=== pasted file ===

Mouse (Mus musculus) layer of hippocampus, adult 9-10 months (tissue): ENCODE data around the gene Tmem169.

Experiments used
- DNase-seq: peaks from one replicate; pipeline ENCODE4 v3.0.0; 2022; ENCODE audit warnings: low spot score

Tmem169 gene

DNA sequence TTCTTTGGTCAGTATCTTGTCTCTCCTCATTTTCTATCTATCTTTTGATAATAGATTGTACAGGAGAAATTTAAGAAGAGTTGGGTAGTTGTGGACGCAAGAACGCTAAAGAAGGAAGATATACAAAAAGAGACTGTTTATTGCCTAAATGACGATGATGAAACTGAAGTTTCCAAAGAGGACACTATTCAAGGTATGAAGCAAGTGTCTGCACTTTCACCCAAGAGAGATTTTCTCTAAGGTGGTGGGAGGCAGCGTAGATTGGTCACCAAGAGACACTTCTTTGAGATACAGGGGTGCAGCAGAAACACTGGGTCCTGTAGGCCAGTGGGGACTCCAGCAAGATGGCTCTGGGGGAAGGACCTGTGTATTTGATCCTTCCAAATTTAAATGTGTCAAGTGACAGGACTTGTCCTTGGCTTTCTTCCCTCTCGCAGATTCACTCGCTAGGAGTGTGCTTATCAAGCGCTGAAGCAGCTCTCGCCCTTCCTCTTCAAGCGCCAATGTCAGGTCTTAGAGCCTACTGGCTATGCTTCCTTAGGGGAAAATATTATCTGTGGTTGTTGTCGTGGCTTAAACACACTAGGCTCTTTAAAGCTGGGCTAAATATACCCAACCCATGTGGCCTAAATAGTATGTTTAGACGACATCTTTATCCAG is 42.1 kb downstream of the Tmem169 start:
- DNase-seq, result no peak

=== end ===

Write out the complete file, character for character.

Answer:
Mouse (Mus musculus) layer of hippocampus, adult 9-10 months (tissue): ENCODE data around the gene Tmem169.

Experiments used
- DNase-seq: peaks from one replicate; pipeline ENCODE4 v3.0.0; 2022; ENCODE audit warnings: low spot score

Tmem169 gene

DNA sequence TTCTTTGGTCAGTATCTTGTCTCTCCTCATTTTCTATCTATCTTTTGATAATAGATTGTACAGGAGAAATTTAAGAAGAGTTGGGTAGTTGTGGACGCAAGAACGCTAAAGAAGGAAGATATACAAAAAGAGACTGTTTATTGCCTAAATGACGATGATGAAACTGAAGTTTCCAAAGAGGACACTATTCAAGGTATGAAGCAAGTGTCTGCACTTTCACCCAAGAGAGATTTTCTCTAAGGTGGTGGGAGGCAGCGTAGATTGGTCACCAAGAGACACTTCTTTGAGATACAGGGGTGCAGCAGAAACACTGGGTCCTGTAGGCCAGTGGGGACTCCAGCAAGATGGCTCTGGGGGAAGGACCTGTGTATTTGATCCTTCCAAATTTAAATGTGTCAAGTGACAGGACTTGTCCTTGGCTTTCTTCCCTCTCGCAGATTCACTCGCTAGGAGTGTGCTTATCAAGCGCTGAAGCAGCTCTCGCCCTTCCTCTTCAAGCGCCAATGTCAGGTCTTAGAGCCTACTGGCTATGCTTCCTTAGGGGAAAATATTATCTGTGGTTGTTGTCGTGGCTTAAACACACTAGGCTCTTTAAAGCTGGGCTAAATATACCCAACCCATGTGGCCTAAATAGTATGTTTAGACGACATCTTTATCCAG is 42.1 kb downstream of the Tmem169 start:
- DNase-seq, result no peak